Unusual presentation Of Sjögren-associated neuropathy with plasma cell-rich infiltrate

Elie Naddaf, Sarah E. Berini, P. James B Dyck, Ruple S. Laughlin

Research output: Contribution to journalArticlepeer-review


Introduction: Sjögren syndrome is thought to be a lymphocyte-driven process. Peripheral nervous system involvement occurs in about 20%-25% of patients. A sensory-predominant, large-fiber peripheral neuropathy is most common, and it is usually associated with a subacute to chronic presentation. Methods: We report a rare case of an acute Sjögren-associated, sensory predominant, length-dependent peripheral neuropathy mimicking Guillain-Barré syndrome. The patient presented with sensory ataxia preceded by fever and polyarthralgia. She gave a history of years of dry eyes and dry mouth. Results: She had a positive Shirmer test, abnormal salivary gland scan, and positive SS-A and SS-B antibodies. A sural nerve biopsy showed an unusual, dense, non-IgG4, polyclonal, plasma-cell perivascular infiltrate. The patient responded to treatment with weekly pulse intravenous methylprednisolone. Conclusions: Sjögren syndrome can present with acute-onset, sensory predominant peripheral neuropathy. The role of plasma cells in Sjögren syndrome is unexplored and deserves further study.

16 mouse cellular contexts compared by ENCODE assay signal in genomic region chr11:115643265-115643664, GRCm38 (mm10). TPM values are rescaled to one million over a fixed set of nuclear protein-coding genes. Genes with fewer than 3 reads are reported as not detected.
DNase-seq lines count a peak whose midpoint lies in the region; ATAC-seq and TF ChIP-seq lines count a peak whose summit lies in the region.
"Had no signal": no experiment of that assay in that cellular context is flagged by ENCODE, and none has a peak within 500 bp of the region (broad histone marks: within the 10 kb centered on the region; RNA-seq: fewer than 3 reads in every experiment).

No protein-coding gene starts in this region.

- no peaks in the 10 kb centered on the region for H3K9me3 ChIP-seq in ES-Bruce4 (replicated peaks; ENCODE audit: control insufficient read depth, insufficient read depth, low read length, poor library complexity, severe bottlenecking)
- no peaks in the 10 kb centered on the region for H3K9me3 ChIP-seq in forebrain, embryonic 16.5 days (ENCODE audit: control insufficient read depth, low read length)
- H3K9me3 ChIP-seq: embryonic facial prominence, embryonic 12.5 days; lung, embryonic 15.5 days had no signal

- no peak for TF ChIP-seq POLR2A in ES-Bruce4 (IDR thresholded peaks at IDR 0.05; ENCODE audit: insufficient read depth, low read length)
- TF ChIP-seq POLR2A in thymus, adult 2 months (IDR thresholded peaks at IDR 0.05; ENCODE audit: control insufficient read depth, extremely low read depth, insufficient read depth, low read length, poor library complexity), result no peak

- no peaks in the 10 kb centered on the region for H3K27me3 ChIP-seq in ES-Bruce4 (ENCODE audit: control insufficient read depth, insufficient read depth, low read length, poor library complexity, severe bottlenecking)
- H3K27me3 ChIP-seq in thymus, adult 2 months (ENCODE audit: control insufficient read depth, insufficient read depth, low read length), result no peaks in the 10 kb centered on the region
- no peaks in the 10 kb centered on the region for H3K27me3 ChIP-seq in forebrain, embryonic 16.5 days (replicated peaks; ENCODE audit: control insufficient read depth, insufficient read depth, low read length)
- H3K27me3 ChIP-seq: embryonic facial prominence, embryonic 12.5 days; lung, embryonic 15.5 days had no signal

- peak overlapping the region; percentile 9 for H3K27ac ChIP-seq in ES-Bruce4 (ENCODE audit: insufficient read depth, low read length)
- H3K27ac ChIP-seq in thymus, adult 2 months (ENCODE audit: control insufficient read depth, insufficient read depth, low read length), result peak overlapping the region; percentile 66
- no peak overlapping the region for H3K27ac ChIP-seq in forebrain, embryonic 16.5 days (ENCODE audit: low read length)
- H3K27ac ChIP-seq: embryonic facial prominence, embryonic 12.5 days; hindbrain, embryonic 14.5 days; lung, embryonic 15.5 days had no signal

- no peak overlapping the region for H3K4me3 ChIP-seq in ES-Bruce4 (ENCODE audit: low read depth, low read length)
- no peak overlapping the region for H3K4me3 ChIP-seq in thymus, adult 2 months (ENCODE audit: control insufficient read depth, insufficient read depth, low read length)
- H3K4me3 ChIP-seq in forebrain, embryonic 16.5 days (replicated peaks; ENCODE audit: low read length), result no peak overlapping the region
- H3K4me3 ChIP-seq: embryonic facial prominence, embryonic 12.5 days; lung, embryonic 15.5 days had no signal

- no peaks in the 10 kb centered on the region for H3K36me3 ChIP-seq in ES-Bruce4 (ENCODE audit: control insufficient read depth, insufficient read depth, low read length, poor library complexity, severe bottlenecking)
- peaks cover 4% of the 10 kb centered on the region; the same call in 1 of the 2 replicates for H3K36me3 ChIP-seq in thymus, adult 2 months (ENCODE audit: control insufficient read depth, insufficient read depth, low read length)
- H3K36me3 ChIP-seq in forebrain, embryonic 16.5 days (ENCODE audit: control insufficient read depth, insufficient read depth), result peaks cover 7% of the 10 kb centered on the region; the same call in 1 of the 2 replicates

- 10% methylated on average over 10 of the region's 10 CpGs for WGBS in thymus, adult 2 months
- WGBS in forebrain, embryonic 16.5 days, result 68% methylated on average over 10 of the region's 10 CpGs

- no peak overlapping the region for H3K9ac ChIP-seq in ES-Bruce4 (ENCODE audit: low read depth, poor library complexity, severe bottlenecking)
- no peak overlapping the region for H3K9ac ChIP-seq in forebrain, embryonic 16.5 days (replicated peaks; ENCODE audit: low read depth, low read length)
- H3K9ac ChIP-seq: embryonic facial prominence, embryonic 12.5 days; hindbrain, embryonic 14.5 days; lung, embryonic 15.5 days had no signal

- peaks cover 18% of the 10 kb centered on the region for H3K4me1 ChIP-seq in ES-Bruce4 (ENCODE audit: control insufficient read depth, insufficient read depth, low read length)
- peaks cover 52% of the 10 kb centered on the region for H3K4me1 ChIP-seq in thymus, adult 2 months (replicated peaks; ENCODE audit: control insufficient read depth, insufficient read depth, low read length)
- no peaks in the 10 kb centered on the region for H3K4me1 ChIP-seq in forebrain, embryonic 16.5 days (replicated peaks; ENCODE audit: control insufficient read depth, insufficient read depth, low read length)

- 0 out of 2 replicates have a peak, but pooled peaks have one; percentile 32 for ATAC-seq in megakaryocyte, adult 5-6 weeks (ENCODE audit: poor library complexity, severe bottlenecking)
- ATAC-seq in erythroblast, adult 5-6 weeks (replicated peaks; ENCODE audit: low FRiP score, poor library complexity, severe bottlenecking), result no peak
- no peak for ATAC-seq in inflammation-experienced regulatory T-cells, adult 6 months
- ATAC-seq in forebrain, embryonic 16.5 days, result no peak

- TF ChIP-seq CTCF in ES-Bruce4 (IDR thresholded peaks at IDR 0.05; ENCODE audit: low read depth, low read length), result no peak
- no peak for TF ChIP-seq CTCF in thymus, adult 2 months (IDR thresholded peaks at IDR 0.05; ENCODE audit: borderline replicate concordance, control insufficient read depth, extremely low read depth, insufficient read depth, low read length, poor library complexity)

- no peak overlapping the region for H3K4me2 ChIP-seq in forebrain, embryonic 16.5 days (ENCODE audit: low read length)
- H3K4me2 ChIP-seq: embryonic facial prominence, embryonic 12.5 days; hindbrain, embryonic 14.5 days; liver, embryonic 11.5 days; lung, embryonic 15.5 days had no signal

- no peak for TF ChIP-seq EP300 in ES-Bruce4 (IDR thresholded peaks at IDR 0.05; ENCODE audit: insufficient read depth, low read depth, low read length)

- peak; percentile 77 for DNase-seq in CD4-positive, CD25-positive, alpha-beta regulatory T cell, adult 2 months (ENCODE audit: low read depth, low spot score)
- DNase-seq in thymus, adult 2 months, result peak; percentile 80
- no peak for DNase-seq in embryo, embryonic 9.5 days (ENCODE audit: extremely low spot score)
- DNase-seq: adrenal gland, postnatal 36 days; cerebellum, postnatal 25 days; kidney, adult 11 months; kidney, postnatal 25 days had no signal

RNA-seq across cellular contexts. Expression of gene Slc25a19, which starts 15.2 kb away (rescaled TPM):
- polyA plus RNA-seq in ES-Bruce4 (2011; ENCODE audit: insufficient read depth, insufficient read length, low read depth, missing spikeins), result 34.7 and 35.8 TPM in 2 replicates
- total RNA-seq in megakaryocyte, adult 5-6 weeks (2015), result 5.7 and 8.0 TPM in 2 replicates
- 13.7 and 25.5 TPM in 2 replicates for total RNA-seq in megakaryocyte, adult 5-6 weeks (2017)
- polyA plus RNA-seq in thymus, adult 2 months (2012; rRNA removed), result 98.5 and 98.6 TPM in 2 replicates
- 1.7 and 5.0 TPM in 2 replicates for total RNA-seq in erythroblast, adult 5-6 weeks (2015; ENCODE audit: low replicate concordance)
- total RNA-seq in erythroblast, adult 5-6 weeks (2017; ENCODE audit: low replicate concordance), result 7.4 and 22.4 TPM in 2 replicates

Original languageEnglish (US)
JournalMuscle and Nerve
StateAccepted/In press - 2016


  • Acute axonal neuropathy
  • Acute sensory neuropathy
  • GBS mimic
  • Plasma cell infiltrate
  • Sicca symptoms
  • Sjögren syndrome

ASJC Scopus subject areas

  • Physiology
  • Clinical Neurology
  • Cellular and Molecular Neuroscience
  • Physiology (medical)


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